Joining EFTA would give us access to its free trade agreements spanning 38 countries and more than 900 million customers. Access would come at a significantly reduced cost compared with EU membership. Norway’s net contribution in 2015 was €115 per person compared with €214 per person for the UK. This would also give our services sector a significant degree of protection. The negative impact would be small, as compared to no deal on financial services, the costs of which I outlined earlier. I cannot think of a better way to demonstrate that we are leaving the EU but want to remain engaged with Europe than by joining EFTA.
Likewise, joining EFTA would have a beneficial impact on our long-term agreements with the EU, as many EFTA institutions are already recognised by the EU and relationships already exist between them. It might seem strange, but I am not alone in my positive view of EFTA. Indeed, many notable figures from the other side of the referendum debate were very positive about this arrangement.
“Wouldn’t it be terrible if we were really like Norway and Switzerland? Really? They’re rich. They’re happy. They’re self-governing”,
said Nigel Farage.
“The Norwegian option, the EEA option, I think that it might be initially attractive to some business people”,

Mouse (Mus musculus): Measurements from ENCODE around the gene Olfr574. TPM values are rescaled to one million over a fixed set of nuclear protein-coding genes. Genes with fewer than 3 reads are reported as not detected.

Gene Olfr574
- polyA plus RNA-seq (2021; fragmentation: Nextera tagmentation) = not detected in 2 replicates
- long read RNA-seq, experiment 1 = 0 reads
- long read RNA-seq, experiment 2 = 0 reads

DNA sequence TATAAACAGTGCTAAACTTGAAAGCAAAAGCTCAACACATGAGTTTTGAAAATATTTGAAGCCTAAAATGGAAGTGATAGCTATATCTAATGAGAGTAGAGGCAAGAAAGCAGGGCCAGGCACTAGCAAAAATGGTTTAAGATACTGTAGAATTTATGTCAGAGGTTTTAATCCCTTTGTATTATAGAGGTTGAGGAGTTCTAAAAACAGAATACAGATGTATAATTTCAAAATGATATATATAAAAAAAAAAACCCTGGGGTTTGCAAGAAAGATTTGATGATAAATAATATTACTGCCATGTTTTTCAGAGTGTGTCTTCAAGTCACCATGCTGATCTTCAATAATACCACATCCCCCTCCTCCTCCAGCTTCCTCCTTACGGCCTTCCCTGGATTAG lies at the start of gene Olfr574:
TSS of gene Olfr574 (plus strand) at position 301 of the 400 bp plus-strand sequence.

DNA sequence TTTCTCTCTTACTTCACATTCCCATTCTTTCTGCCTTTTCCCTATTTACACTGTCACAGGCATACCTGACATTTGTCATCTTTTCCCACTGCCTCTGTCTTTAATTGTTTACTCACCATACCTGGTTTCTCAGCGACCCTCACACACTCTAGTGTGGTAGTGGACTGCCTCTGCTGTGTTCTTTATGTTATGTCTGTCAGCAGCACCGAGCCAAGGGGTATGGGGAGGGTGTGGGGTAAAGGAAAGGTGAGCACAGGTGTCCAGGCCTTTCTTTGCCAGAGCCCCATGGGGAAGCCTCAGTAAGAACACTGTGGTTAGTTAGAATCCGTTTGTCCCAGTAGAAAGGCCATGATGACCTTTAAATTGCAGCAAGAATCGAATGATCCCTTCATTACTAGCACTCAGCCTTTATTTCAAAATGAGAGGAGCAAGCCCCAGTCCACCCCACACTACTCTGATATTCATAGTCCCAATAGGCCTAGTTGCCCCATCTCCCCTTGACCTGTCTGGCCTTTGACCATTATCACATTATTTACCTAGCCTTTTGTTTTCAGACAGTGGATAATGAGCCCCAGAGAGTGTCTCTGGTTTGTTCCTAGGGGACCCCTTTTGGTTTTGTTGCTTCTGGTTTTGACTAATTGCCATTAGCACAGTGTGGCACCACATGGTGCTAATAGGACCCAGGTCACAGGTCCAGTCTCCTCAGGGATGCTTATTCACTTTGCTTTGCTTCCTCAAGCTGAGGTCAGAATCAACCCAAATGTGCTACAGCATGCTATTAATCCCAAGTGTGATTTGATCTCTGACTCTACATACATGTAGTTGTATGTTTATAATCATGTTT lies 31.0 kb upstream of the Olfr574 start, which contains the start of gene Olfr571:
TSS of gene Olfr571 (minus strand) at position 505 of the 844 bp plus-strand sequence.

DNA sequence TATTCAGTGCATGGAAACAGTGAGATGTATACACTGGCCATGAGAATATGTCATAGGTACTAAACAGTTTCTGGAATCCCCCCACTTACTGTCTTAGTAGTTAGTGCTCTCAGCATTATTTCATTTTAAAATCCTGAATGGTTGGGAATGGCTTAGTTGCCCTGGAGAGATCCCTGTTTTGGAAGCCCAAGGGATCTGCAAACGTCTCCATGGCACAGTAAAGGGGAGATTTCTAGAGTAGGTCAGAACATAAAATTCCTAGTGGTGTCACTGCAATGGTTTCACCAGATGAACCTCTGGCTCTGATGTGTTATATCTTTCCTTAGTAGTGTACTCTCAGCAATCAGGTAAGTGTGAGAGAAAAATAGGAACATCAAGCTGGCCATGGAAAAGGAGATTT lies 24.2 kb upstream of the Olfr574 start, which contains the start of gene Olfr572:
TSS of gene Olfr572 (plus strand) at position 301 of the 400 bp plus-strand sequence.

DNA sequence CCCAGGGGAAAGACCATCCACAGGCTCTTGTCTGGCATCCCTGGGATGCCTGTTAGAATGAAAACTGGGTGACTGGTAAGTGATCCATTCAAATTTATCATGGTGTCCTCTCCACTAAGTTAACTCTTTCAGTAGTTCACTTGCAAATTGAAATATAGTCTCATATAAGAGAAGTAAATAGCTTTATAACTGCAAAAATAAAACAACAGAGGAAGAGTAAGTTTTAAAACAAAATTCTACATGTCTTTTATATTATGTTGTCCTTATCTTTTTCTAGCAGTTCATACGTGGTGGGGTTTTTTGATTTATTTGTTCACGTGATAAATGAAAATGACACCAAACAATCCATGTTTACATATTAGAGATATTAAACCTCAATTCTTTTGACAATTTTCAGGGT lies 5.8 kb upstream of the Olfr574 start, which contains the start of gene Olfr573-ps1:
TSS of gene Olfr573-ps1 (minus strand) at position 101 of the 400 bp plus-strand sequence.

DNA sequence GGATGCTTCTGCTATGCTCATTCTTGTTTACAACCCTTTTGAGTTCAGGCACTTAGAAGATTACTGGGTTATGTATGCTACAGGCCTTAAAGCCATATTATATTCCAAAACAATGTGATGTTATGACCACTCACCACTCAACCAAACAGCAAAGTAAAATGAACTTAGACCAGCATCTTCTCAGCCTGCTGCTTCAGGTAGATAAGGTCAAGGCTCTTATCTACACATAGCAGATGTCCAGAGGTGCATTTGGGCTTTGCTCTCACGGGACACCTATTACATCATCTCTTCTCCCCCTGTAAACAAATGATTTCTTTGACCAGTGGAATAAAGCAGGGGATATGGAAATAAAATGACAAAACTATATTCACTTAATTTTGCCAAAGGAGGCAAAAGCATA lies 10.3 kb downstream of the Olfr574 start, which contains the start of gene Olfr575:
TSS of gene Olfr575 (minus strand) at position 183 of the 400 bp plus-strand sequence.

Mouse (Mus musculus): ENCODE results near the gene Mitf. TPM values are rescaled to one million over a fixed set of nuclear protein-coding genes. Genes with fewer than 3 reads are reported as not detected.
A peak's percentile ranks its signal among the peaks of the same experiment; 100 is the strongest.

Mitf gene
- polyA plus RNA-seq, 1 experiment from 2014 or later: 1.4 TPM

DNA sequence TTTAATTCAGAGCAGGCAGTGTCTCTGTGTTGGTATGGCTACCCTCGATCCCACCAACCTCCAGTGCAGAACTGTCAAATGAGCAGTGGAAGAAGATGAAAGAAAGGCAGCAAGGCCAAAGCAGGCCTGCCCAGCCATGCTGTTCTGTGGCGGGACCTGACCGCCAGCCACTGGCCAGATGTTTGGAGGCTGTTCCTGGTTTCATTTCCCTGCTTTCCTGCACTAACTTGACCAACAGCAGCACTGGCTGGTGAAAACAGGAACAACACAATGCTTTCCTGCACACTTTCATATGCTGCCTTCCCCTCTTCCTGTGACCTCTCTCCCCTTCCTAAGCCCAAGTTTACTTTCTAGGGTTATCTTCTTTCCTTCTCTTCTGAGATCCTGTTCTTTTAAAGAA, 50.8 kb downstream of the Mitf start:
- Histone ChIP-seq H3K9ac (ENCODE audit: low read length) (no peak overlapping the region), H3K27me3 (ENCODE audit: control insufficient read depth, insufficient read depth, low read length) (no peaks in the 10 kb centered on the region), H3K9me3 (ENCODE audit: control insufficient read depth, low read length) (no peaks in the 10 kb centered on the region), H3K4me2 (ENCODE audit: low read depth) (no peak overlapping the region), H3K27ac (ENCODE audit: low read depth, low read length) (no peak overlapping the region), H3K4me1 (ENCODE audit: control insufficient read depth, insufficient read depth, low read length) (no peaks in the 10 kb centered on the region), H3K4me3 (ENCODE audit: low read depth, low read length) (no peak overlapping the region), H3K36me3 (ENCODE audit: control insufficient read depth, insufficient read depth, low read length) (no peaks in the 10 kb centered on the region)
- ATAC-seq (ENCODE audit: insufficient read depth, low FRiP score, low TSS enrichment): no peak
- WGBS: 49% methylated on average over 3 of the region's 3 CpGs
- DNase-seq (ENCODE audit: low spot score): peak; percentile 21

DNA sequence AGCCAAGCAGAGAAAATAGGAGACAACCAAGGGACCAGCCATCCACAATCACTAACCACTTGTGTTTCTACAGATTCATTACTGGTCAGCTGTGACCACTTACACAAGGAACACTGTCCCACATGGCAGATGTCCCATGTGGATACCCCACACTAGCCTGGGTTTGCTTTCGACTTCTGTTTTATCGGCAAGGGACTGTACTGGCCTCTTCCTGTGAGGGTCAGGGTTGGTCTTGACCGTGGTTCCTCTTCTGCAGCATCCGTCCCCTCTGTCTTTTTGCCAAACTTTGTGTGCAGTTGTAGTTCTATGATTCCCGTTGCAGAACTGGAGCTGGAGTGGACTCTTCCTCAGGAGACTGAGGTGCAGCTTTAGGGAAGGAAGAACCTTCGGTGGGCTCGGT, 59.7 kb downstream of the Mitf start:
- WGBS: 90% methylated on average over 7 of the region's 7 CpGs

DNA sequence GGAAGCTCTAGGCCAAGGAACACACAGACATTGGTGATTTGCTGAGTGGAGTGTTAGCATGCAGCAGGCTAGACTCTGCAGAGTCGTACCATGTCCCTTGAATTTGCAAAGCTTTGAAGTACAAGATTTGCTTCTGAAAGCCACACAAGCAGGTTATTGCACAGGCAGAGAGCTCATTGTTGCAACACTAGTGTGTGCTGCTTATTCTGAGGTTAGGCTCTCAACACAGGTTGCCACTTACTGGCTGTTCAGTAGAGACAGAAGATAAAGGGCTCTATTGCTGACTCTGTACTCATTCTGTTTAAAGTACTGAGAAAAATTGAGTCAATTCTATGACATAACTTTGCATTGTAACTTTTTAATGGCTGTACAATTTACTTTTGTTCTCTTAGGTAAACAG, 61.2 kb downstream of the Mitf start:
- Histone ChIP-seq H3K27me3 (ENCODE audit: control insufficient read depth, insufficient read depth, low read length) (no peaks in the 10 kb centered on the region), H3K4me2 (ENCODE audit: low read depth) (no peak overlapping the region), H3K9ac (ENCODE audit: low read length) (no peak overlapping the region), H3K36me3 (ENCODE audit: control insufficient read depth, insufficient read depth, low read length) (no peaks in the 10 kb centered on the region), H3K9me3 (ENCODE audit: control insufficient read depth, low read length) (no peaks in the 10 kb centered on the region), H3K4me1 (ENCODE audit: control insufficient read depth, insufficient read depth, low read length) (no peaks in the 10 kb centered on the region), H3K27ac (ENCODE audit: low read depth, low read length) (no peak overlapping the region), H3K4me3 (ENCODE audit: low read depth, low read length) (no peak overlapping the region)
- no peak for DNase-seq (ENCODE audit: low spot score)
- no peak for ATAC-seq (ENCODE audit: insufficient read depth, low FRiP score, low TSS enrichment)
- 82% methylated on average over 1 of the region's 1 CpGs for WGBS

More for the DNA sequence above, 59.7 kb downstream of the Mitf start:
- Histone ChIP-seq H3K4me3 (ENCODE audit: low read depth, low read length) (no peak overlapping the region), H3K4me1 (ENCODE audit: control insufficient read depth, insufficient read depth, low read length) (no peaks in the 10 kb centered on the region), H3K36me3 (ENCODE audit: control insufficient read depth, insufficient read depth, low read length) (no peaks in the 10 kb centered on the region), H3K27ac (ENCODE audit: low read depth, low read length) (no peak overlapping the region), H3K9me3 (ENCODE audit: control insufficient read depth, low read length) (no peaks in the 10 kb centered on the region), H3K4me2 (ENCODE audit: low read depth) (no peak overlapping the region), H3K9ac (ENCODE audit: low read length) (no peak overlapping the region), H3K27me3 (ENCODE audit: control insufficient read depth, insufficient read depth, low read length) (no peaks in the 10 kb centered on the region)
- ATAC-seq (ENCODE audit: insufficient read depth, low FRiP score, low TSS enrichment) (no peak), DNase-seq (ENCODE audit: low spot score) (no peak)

said Matthew Elliott from Vote Leave and Business for Britain.
“Increasingly, the Norway option looks the best for the UK”,
said Arron Banks.
Daniel Hannan even wrote a paper for the Bruges Group entitled “The Case for EFTA”. My constituents were told that the single market was not being put at risk, that there was an option to be self-governing and to take back control and have all the benefits of the single market. They were told to vote leave because we could stay in EFTA, so I do not understand why the WTO is now plan B and not EFTA.
I hope I have made it clear from my remarks that I view the proposal of this petition as potentially devastating for jobs in my constituency. It would be a road to ruin. It endangers our prosperity and our international standing, as well as putting in jeopardy the rights of our countrymen who live on the continent. I am pleased that the Government are moving in the opposite direction to the petition, with their ambition for a deep and enduring partnership with the EU. I very much hope they are able to meet their goals and I will do what I can do support that.
I would, however, caution that this agreement must include a deal on free movement of services, especially financial and professional services, which are the basis for so much of our prosperity. Should the deal not be everything that the Government hoped and promised, the solution would be closer involvement with other international bodies such as EFTA, and not to turn our back on the liberal international order and try to go it alone.